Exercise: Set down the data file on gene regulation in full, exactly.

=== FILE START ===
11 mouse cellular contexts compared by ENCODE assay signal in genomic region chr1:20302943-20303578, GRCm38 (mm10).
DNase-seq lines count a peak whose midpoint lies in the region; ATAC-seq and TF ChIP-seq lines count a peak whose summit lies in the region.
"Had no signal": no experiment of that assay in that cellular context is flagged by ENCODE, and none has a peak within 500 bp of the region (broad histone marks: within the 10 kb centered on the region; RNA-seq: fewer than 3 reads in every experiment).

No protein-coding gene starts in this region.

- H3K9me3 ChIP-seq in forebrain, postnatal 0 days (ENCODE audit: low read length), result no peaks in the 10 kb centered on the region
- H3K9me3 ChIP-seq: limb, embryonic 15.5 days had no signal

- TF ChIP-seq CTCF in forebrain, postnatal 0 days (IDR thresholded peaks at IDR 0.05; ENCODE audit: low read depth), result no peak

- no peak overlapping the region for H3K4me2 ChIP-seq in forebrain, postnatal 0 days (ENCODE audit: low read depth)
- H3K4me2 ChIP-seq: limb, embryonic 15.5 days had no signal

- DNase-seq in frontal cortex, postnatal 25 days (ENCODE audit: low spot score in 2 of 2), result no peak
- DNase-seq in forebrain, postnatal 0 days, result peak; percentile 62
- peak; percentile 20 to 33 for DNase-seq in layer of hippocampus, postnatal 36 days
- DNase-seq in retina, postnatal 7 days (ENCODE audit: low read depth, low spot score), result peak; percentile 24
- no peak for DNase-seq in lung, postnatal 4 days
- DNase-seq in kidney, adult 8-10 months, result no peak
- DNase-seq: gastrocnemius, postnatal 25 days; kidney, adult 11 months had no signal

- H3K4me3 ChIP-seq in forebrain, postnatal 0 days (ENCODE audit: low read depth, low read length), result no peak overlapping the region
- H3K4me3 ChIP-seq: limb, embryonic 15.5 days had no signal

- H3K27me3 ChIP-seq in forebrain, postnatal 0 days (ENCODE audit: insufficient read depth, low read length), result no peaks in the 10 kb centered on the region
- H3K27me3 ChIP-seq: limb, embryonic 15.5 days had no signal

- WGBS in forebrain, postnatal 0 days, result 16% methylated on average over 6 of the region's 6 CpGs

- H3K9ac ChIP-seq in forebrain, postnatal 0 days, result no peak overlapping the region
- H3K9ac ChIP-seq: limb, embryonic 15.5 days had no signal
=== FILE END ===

11 mouse cellular contexts compared by ENCODE assay signal in genomic region chr1:20302943-20303578, GRCm38 (mm10).
DNase-seq lines count a peak whose midpoint lies in the region; ATAC-seq and TF ChIP-seq lines count a peak whose summit lies in the region.
"Had no signal": no experiment of that assay in that cellular context is flagged by ENCODE, and none has a peak within 500 bp of the region (broad histone marks: within the 10 kb centered on the region; RNA-seq: fewer than 3 reads in every experiment).

No protein-coding gene starts in this region.

- H3K9me3 ChIP-seq in forebrain, postnatal 0 days (ENCODE audit: low read length), result no peaks in the 10 kb centered on the region
- H3K9me3 ChIP-seq: limb, embryonic 15.5 days had no signal

- TF ChIP-seq CTCF in forebrain, postnatal 0 days (IDR thresholded peaks at IDR 0.05; ENCODE audit: low read depth), result no peak

- no peak overlapping the region for H3K4me2 ChIP-seq in forebrain, postnatal 0 days (ENCODE audit: low read depth)
- H3K4me2 ChIP-seq: limb, embryonic 15.5 days had no signal

- DNase-seq in frontal cortex, postnatal 25 days (ENCODE audit: low spot score in 2 of 2), result no peak
- DNase-seq in forebrain, postnatal 0 days, result peak; percentile 62
- peak; percentile 20 to 33 for DNase-seq in layer of hippocampus, postnatal 36 days
- DNase-seq in retina, postnatal 7 days (ENCODE audit: low read depth, low spot score), result peak; percentile 24
- no peak for DNase-seq in lung, postnatal 4 days
- DNase-seq in kidney, adult 8-10 months, result no peak
- DNase-seq: gastrocnemius, postnatal 25 days; kidney, adult 11 months had no signal

- H3K4me3 ChIP-seq in forebrain, postnatal 0 days (ENCODE audit: low read depth, low read length), result no peak overlapping the region
- H3K4me3 ChIP-seq: limb, embryonic 15.5 days had no signal

- H3K27me3 ChIP-seq in forebrain, postnatal 0 days (ENCODE audit: insufficient read depth, low read length), result no peaks in the 10 kb centered on the region
- H3K27me3 ChIP-seq: limb, embryonic 15.5 days had no signal

- WGBS in forebrain, postnatal 0 days, result 16% methylated on average over 6 of the region's 6 CpGs

- H3K9ac ChIP-seq in forebrain, postnatal 0 days, result no peak overlapping the region
- H3K9ac ChIP-seq: limb, embryonic 15.5 days had no signal